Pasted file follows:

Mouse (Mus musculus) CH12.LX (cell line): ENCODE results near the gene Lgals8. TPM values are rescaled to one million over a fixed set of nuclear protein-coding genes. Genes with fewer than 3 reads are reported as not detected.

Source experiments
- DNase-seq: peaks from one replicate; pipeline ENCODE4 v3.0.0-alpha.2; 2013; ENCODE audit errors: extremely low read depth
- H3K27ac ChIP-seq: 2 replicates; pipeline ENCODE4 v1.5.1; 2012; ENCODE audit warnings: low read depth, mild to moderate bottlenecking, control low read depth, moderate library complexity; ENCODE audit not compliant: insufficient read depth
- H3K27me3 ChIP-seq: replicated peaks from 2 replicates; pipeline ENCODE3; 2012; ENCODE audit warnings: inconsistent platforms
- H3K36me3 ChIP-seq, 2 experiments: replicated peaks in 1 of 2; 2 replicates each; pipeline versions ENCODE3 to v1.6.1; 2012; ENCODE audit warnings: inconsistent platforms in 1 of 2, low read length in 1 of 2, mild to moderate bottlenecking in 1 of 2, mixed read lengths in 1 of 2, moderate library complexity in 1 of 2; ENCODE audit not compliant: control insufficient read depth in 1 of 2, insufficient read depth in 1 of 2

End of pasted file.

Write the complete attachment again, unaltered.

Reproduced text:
Mouse (Mus musculus) CH12.LX (cell line): ENCODE results near the gene Lgals8. TPM values are rescaled to one million over a fixed set of nuclear protein-coding genes. Genes with fewer than 3 reads are reported as not detected.

Source experiments
- DNase-seq: peaks from one replicate; pipeline ENCODE4 v3.0.0-alpha.2; 2013; ENCODE audit errors: extremely low read depth
- H3K27ac ChIP-seq: 2 replicates; pipeline ENCODE4 v1.5.1; 2012; ENCODE audit warnings: low read depth, mild to moderate bottlenecking, control low read depth, moderate library complexity; ENCODE audit not compliant: insufficient read depth
- H3K27me3 ChIP-seq: replicated peaks from 2 replicates; pipeline ENCODE3; 2012; ENCODE audit warnings: inconsistent platforms
- H3K36me3 ChIP-seq, 2 experiments: replicated peaks in 1 of 2; 2 replicates each; pipeline versions ENCODE3 to v1.6.1; 2012; ENCODE audit warnings: inconsistent platforms in 1 of 2, low read length in 1 of 2, mild to moderate bottlenecking in 1 of 2, mixed read lengths in 1 of 2, moderate library complexity in 1 of 2; ENCODE audit not compliant: control insufficient read depth in 1 of 2, insufficient read depth in 1 of 2